A regular pair of baby pajamas plus a swaddle blanket will be just right for keeping your baby safe and comfortable. Keep an eye on your baby to see if she’s sweaty, her hair gets damp, cheeks are flushed, breathing is rapid, or she has a heat rash. If you see these things, you’ve got her too hot and need to unbundle her.
5. Only swaddle for sleep and naps
With safe swaddling techniques, your baby will have more sound rest at night and during naps too. But during wakeful hours, don’t swaddle your baby. She needs room to move around, tummy time, and chances to develop those fine motor skills. Here’s what to do if she doesn’t want to do tummy time.
6. Only baby (and what she’s wearing) go into the crib
I know, I know, I knowwwwww. Those catalogs with all the pretty baby stuff for your nursery look so amazing. Unfortunately, much of those things aren’t just unnecessary at this stage of your child’s life…they’re dangerous too.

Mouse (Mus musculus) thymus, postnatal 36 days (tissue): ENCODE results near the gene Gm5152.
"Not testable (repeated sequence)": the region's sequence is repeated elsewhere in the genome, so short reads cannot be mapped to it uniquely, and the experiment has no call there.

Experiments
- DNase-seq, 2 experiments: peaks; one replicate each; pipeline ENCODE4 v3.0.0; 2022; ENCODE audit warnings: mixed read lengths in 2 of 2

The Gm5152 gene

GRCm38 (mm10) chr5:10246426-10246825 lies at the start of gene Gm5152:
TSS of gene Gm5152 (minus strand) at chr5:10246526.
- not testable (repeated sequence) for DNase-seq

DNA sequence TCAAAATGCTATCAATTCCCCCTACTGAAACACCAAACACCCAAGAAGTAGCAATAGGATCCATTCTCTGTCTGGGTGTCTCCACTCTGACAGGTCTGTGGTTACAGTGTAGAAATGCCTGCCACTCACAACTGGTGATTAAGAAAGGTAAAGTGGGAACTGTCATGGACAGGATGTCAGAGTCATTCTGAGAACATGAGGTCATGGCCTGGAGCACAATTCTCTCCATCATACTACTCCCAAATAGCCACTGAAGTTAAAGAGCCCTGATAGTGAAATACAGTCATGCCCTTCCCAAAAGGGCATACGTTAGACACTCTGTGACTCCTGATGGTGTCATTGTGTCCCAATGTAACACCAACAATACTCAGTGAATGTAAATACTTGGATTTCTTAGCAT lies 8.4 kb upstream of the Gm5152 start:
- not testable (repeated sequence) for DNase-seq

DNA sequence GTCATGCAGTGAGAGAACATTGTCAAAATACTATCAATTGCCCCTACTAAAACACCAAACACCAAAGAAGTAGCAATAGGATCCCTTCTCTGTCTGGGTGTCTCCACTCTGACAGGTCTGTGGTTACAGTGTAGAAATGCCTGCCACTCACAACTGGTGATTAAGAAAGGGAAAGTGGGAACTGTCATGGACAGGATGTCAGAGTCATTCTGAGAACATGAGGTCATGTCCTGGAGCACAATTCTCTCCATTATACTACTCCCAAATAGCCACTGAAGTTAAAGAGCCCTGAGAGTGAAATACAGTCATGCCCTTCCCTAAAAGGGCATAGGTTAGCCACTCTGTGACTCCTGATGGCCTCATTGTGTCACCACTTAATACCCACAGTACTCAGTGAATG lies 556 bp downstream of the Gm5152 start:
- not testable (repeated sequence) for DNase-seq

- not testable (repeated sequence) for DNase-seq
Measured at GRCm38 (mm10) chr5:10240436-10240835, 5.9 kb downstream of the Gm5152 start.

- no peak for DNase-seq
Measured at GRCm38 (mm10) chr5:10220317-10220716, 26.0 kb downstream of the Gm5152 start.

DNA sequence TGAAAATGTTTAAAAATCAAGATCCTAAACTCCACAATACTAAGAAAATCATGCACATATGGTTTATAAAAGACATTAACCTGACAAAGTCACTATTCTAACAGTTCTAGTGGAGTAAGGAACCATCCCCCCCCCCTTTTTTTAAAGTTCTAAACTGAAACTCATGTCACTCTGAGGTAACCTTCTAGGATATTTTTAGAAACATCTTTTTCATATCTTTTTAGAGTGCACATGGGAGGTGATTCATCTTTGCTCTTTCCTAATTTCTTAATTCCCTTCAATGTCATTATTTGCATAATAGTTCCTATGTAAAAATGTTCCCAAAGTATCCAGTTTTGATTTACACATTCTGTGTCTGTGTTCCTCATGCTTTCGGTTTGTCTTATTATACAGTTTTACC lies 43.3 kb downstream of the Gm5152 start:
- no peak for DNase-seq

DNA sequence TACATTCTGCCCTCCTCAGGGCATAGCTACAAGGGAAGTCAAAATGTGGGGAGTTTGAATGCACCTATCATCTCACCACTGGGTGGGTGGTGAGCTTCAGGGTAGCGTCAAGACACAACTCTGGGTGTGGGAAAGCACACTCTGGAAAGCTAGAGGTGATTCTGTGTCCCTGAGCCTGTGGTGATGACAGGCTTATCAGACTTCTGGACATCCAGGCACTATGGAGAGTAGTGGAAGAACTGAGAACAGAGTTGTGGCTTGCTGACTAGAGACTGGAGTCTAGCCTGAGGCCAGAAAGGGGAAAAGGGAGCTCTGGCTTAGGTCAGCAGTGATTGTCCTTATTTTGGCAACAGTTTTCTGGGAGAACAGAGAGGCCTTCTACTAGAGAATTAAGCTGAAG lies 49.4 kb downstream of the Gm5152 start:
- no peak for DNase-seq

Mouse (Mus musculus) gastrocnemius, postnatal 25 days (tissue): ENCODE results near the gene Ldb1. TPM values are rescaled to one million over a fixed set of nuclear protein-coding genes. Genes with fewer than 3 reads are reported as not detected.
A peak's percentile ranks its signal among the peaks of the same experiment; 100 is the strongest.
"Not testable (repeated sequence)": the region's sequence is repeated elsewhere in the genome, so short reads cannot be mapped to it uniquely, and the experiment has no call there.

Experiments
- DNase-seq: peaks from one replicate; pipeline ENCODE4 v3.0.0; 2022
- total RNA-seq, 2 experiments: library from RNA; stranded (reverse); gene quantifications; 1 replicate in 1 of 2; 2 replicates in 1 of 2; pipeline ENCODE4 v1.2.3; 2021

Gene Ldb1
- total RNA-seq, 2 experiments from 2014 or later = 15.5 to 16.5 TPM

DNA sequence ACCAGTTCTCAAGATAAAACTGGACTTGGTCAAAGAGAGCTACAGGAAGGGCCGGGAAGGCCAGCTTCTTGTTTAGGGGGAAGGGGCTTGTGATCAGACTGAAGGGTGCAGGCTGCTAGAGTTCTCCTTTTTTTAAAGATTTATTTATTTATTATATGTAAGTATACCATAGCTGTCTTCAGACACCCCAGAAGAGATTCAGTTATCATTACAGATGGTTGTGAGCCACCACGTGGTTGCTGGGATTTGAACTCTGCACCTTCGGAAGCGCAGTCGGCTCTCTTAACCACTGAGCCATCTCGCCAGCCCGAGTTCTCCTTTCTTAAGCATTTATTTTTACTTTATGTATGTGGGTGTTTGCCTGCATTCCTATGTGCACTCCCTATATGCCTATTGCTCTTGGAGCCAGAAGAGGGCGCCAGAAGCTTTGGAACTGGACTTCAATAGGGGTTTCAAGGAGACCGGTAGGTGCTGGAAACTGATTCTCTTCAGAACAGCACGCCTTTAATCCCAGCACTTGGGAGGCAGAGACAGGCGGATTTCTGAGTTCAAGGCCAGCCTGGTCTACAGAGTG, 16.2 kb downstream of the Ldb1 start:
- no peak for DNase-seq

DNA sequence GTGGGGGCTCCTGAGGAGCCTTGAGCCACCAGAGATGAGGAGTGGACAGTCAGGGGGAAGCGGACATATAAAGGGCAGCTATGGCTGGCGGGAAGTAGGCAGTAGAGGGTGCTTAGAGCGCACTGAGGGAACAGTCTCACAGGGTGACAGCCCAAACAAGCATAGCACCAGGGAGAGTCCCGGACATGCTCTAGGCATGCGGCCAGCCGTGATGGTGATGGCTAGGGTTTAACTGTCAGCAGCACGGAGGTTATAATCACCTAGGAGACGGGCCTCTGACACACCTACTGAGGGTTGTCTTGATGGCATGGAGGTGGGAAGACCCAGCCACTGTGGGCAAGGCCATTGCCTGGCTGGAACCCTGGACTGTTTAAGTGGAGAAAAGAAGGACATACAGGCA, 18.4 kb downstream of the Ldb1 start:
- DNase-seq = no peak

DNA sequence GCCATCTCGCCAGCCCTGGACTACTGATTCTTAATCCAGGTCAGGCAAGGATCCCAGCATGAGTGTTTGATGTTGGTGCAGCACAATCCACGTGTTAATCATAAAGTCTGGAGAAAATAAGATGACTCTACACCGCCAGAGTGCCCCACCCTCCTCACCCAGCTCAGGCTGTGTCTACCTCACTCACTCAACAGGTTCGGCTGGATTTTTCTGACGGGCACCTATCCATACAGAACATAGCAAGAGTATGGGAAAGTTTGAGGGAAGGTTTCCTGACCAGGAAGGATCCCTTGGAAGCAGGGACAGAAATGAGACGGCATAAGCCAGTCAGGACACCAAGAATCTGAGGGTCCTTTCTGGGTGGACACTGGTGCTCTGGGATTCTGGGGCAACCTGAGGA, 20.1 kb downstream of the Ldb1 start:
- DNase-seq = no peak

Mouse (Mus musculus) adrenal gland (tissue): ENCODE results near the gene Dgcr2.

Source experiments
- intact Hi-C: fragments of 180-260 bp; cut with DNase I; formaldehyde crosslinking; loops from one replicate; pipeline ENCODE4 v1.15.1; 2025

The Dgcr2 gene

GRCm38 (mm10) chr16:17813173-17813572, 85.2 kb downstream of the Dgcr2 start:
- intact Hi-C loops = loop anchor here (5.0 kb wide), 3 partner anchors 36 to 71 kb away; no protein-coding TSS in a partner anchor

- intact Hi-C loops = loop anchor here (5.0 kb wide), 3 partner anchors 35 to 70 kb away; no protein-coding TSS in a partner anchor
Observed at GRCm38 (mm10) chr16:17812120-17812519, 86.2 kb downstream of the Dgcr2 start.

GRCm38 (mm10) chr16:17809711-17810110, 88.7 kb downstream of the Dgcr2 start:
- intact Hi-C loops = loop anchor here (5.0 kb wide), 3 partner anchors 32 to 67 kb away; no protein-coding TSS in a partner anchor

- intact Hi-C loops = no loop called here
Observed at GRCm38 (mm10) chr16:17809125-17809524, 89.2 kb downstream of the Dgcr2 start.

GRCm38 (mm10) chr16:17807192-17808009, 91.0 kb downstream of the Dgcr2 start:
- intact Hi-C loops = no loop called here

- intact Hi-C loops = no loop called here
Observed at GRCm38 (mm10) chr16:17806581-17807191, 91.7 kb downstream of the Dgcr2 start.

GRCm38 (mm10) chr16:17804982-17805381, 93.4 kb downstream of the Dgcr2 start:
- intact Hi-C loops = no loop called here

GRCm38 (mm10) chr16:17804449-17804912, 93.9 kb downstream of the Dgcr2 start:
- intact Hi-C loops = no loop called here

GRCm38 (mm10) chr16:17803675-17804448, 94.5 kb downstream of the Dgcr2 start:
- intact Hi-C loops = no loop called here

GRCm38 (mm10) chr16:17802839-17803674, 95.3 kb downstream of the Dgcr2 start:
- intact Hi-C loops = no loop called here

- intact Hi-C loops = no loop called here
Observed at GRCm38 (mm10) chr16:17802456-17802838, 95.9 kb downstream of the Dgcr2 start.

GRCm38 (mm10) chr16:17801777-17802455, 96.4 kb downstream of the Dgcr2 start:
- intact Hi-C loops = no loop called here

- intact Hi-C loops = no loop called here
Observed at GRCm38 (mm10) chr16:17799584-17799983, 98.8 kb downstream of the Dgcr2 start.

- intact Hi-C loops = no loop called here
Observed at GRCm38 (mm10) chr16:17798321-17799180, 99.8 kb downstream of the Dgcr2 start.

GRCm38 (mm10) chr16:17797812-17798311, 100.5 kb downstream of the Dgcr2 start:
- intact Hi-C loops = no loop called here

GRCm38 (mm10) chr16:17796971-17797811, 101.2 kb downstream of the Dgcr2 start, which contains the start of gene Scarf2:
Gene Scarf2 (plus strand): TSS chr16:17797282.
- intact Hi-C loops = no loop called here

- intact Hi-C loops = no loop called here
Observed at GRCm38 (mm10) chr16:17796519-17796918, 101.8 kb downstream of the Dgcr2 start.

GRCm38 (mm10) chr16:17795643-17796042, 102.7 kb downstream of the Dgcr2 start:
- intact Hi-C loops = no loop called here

In the crib, you should never have pillows, loose blankets, stuffed animals, or those dangerous bumpers. They’re all suffocation hazards. All you need for your baby in the crib is a tight-fitting sheet on the mattress and your baby wrapped with safe swaddling techniques.
7. Use the right kind of blanket
You will likely get swaddle blankets at your baby shower. But even if you don’t, you can use a receiving blanket since it’s a good size. The blanket you use should be of breathable fabric and not too thick either. Don’t use anything that would come loose over the face and pose a suffocation danger.
8. Signs of rolling mean stop swaddling